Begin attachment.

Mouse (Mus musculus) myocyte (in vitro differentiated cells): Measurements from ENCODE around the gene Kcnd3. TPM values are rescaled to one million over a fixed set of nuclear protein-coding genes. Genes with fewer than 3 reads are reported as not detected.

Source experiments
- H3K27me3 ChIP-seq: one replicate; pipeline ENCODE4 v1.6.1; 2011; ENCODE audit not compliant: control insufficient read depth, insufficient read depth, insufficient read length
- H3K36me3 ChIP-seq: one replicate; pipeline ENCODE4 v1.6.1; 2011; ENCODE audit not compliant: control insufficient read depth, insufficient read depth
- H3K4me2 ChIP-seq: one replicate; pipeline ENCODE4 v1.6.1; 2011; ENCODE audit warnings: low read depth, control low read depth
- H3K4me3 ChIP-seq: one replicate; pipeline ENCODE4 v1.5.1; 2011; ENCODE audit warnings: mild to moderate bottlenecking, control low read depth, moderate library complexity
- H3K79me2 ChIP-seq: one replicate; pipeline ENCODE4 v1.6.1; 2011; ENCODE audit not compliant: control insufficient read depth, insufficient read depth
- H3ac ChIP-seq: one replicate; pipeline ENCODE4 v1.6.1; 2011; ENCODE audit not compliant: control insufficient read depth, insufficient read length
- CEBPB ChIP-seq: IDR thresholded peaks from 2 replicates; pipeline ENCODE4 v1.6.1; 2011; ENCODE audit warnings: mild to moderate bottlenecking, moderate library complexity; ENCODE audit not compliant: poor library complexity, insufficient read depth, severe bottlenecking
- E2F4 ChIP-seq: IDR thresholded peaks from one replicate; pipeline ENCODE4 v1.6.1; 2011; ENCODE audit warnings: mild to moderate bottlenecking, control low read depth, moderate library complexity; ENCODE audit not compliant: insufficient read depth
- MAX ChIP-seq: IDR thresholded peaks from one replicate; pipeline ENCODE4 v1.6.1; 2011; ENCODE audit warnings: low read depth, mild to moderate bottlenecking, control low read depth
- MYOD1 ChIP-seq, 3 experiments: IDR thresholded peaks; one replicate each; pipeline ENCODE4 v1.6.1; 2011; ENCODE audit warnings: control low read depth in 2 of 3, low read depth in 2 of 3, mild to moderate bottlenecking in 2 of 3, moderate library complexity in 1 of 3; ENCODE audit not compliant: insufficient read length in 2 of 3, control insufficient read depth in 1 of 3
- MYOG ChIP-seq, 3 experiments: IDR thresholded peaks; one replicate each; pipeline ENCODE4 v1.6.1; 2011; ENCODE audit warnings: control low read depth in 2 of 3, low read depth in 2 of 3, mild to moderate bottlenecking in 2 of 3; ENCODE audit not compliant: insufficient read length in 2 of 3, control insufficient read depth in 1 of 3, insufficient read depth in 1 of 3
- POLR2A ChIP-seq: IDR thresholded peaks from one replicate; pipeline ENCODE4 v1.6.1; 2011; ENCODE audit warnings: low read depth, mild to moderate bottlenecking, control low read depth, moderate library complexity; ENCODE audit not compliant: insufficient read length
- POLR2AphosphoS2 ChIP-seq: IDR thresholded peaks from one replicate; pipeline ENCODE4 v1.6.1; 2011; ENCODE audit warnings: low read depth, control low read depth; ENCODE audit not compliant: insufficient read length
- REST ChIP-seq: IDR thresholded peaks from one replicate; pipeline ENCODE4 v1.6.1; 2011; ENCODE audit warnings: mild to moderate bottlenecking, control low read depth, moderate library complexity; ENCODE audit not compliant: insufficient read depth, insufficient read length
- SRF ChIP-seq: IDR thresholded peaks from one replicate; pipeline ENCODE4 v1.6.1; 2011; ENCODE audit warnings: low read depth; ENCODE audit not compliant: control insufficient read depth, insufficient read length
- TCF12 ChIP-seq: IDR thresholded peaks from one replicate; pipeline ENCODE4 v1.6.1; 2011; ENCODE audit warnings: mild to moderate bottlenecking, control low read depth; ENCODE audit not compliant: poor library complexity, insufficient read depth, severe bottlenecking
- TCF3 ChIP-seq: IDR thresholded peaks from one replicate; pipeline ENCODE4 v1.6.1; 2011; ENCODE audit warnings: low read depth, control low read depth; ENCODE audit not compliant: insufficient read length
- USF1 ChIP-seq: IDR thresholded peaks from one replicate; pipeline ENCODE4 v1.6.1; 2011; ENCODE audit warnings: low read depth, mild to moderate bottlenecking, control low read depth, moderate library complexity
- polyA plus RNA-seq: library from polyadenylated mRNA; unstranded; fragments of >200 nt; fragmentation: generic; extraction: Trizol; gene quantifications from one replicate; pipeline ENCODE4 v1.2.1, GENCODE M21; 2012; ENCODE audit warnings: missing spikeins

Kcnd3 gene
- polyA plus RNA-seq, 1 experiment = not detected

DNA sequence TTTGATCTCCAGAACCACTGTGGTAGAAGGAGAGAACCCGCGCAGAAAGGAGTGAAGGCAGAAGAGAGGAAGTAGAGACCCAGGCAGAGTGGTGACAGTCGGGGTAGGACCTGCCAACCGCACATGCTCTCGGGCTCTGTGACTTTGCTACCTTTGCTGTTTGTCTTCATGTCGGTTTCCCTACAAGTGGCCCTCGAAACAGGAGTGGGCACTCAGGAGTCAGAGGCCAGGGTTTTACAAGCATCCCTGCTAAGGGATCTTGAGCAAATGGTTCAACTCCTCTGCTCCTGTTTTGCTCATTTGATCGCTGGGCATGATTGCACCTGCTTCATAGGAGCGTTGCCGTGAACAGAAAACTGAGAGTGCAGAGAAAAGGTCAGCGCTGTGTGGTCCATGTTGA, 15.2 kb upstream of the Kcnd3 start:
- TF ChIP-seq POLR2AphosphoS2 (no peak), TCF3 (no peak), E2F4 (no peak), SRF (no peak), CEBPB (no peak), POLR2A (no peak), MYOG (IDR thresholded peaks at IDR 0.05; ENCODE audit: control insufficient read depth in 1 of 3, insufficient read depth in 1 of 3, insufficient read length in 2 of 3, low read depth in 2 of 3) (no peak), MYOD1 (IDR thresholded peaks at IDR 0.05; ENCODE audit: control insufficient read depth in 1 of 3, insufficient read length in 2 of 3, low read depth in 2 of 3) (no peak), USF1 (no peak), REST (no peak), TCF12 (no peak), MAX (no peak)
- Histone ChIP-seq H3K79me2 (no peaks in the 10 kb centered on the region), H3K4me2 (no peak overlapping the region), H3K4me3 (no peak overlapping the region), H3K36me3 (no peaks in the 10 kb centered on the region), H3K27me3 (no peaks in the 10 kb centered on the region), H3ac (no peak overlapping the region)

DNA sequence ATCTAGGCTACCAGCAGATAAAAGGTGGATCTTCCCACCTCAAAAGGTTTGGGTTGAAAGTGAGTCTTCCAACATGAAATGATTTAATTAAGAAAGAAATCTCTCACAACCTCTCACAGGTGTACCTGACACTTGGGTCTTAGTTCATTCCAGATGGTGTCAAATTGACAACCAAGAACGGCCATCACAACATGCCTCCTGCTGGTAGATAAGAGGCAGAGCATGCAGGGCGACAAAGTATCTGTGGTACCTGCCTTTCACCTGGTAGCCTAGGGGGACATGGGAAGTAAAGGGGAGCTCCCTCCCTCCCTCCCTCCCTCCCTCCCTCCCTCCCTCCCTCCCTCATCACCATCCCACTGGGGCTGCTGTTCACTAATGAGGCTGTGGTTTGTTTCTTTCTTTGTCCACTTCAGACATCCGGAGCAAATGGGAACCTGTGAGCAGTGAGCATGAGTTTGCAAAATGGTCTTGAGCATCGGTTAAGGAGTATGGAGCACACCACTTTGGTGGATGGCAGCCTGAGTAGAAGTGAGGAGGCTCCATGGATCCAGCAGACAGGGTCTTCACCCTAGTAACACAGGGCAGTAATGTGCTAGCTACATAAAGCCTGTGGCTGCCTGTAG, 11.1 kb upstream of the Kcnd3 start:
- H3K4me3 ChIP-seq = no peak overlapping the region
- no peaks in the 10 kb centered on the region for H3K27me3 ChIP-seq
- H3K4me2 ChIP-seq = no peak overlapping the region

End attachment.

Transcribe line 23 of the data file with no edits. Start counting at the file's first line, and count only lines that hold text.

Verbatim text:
- polyA plus RNA-seq, 1 experiment = not detected